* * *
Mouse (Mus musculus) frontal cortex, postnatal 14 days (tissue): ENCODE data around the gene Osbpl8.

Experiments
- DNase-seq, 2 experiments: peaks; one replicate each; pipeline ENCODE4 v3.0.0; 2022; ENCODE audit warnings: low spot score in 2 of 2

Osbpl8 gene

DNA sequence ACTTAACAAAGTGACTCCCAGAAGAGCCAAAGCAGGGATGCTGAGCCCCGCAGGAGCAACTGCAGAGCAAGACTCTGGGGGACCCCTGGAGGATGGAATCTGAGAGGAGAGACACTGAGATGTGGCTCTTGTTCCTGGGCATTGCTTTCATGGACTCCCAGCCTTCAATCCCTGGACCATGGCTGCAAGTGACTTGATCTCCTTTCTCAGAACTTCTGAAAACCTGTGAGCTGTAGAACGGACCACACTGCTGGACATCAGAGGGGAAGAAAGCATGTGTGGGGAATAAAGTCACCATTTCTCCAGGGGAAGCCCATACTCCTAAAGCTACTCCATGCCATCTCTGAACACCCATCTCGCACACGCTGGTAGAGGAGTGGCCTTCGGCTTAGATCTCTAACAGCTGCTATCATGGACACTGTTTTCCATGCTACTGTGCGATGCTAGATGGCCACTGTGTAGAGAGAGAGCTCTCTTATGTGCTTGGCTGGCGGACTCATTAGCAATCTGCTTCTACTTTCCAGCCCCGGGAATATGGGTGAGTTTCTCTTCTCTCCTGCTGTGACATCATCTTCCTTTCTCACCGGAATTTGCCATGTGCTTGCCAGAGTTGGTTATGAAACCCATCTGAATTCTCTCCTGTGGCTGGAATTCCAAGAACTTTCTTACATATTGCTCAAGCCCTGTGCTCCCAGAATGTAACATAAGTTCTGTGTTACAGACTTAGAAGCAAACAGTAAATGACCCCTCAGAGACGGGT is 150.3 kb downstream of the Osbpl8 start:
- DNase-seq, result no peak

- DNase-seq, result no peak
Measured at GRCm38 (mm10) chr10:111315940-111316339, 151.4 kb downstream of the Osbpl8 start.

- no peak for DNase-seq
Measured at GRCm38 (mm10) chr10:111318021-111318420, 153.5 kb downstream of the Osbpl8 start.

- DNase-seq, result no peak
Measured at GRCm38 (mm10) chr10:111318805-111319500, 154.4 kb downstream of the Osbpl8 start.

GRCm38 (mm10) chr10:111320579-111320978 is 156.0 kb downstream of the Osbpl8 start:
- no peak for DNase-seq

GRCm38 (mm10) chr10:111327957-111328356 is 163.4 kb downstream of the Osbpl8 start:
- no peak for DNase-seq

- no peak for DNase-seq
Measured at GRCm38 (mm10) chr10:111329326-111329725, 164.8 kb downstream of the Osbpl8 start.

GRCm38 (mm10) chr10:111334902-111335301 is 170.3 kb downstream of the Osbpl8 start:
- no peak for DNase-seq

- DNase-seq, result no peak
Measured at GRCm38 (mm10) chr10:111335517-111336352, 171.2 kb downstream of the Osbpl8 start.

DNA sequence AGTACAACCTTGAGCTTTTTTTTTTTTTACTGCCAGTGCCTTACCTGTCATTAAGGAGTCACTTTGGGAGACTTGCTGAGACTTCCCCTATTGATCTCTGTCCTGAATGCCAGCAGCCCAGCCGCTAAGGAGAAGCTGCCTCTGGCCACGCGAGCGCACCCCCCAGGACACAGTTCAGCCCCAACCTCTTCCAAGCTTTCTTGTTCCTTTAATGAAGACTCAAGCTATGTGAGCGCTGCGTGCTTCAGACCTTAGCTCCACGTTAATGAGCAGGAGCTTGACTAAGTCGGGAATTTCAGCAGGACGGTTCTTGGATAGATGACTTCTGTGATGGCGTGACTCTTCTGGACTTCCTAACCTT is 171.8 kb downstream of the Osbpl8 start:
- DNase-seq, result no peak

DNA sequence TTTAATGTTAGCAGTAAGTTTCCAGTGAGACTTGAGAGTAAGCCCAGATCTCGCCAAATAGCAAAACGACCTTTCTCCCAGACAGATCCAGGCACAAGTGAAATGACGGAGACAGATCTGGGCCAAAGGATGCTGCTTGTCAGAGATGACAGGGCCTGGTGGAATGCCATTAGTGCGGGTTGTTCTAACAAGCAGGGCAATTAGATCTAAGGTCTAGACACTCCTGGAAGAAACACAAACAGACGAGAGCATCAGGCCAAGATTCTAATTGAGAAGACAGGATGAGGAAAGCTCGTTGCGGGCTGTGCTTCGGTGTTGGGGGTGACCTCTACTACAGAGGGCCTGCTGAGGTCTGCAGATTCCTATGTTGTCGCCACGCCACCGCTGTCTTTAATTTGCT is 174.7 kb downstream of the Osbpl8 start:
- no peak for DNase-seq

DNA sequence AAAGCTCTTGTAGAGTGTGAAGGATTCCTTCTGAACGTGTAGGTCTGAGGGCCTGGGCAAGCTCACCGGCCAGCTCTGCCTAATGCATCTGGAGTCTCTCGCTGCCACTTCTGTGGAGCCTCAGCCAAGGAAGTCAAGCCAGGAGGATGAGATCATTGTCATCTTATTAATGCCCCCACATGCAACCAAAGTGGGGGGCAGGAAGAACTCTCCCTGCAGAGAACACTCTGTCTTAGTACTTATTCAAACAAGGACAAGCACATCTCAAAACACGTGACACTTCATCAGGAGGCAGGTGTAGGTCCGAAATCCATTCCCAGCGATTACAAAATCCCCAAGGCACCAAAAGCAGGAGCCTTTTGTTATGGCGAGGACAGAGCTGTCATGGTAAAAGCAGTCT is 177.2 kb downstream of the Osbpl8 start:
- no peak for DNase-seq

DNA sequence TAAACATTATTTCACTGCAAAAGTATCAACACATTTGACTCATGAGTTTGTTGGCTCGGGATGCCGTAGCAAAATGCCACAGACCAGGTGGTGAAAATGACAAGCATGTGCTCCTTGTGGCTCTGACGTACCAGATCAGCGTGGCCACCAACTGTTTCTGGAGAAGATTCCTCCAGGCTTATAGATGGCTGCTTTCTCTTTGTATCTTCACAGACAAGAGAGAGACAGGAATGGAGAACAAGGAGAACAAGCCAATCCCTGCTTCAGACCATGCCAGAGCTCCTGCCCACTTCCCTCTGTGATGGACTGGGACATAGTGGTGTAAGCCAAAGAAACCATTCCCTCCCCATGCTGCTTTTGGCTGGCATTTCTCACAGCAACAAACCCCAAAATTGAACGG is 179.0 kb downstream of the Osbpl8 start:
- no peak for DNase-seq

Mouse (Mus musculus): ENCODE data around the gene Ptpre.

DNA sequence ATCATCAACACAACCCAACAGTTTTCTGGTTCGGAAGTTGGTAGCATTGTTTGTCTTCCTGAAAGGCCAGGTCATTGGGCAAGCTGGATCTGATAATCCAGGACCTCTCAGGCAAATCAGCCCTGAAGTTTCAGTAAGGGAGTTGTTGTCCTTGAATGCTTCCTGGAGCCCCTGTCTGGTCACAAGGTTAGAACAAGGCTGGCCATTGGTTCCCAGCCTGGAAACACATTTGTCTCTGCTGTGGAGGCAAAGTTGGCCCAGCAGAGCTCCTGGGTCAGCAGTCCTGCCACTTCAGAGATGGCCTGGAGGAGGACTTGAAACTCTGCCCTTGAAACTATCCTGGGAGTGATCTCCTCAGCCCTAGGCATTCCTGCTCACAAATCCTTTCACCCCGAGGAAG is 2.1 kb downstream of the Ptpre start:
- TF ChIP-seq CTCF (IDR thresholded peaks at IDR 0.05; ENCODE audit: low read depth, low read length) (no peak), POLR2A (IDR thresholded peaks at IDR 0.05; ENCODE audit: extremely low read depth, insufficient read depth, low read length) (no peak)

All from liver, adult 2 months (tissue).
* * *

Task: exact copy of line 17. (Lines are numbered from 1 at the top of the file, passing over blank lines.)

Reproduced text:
- no peak for DNase-seq